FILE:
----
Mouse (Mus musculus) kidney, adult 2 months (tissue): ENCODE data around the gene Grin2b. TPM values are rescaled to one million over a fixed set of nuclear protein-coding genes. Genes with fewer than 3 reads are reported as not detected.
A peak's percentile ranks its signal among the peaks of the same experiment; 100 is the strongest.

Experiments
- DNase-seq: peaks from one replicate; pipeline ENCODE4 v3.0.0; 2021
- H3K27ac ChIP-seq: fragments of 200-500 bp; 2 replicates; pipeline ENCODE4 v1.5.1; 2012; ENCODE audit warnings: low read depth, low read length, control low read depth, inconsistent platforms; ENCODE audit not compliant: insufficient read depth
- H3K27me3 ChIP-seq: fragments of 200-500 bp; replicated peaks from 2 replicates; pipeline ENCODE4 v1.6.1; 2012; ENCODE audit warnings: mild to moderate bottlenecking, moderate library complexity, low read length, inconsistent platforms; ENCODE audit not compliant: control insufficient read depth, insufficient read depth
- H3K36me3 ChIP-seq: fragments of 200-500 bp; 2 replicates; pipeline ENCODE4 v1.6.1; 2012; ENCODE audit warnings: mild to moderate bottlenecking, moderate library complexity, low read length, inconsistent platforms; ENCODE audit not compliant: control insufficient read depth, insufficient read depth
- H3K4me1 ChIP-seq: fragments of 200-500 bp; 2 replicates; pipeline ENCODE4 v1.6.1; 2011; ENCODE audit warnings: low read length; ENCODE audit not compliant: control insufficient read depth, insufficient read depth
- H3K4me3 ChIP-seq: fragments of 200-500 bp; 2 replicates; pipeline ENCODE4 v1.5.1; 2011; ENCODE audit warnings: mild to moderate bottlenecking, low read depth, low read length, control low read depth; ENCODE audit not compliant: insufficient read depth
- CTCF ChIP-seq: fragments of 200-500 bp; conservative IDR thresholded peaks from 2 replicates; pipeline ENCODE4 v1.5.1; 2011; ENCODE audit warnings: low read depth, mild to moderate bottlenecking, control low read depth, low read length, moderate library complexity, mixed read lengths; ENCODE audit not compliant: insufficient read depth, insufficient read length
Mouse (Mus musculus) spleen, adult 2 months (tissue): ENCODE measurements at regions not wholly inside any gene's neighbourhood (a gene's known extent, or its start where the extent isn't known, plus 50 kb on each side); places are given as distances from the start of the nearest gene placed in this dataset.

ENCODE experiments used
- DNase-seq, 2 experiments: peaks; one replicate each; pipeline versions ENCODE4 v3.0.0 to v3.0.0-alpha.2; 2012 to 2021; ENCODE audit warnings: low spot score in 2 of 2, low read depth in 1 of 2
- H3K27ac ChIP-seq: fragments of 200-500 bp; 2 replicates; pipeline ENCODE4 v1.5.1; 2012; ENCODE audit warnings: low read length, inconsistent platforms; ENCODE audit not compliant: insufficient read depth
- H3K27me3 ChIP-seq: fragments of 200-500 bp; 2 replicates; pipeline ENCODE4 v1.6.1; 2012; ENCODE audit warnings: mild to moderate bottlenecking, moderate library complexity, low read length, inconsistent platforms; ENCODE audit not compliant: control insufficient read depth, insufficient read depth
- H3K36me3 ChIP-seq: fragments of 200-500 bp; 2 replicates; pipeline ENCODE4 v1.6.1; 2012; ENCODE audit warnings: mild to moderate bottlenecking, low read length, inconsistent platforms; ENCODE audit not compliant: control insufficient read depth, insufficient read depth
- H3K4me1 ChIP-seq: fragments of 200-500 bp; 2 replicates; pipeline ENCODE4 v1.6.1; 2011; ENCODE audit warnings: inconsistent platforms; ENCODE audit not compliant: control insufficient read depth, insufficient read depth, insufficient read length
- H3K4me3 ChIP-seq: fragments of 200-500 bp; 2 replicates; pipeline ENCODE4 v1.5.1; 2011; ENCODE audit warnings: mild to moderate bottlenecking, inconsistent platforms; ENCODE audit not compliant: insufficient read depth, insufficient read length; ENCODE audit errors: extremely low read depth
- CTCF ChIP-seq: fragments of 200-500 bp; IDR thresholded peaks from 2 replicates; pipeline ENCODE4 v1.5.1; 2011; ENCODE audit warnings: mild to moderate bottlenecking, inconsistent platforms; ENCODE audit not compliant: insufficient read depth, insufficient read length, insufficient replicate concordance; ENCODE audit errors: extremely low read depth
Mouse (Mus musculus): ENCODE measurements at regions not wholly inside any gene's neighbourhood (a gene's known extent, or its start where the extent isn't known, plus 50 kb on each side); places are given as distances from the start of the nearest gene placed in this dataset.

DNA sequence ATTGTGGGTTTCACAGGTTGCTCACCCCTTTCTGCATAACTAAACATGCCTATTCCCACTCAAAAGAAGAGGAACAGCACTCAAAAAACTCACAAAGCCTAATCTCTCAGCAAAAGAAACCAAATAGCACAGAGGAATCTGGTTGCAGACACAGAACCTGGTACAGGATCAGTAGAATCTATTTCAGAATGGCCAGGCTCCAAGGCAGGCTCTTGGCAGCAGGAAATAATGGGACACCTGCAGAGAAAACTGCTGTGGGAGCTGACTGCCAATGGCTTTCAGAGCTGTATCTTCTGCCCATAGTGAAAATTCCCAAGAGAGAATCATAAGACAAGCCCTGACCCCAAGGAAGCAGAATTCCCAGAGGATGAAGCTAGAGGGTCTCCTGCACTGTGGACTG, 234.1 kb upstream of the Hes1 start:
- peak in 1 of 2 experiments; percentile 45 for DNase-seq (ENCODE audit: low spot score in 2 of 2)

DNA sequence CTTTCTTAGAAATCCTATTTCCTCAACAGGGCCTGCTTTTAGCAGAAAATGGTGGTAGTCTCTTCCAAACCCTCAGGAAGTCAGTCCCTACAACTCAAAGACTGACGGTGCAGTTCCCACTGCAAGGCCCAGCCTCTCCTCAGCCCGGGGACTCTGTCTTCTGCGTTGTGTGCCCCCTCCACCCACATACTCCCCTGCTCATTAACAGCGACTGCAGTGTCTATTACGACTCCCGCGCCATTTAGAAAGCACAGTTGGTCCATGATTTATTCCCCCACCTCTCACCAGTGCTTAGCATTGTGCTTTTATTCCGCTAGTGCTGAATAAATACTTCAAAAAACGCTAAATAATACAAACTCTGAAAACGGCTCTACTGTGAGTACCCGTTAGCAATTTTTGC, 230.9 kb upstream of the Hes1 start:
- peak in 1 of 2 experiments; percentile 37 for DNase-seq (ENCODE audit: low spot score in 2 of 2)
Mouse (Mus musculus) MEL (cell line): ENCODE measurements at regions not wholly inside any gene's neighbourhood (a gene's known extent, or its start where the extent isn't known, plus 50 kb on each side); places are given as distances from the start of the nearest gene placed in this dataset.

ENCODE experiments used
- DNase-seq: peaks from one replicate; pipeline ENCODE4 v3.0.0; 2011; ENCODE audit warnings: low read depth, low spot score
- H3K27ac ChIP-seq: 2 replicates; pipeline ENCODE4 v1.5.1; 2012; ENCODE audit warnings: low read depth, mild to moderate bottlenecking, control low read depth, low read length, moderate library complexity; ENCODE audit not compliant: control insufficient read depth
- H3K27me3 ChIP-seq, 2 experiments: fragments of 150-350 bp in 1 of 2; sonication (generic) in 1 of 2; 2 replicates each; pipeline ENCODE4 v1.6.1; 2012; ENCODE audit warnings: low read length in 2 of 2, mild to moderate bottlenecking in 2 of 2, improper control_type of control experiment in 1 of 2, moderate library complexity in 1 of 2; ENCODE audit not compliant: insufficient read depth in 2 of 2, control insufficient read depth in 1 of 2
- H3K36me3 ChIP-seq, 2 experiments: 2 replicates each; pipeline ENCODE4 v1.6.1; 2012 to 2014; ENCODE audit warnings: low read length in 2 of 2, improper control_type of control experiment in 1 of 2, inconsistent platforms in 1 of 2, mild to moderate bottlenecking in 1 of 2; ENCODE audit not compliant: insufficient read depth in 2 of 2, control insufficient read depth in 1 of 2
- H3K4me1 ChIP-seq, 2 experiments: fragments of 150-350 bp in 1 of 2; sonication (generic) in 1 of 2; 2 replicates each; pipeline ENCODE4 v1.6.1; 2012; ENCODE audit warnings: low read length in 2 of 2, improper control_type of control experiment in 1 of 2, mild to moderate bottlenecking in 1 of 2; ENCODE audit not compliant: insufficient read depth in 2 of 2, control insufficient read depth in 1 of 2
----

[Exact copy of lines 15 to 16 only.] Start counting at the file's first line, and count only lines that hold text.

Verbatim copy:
- H3K27me3 ChIP-seq: fragments of 200-500 bp; 2 replicates; pipeline ENCODE4 v1.6.1; 2012; ENCODE audit warnings: mild to moderate bottlenecking, moderate library complexity, low read length, inconsistent platforms; ENCODE audit not compliant: control insufficient read depth, insufficient read depth
- H3K36me3 ChIP-seq: fragments of 200-500 bp; 2 replicates; pipeline ENCODE4 v1.6.1; 2012; ENCODE audit warnings: mild to moderate bottlenecking, low read length, inconsistent platforms; ENCODE audit not compliant: control insufficient read depth, insufficient read depth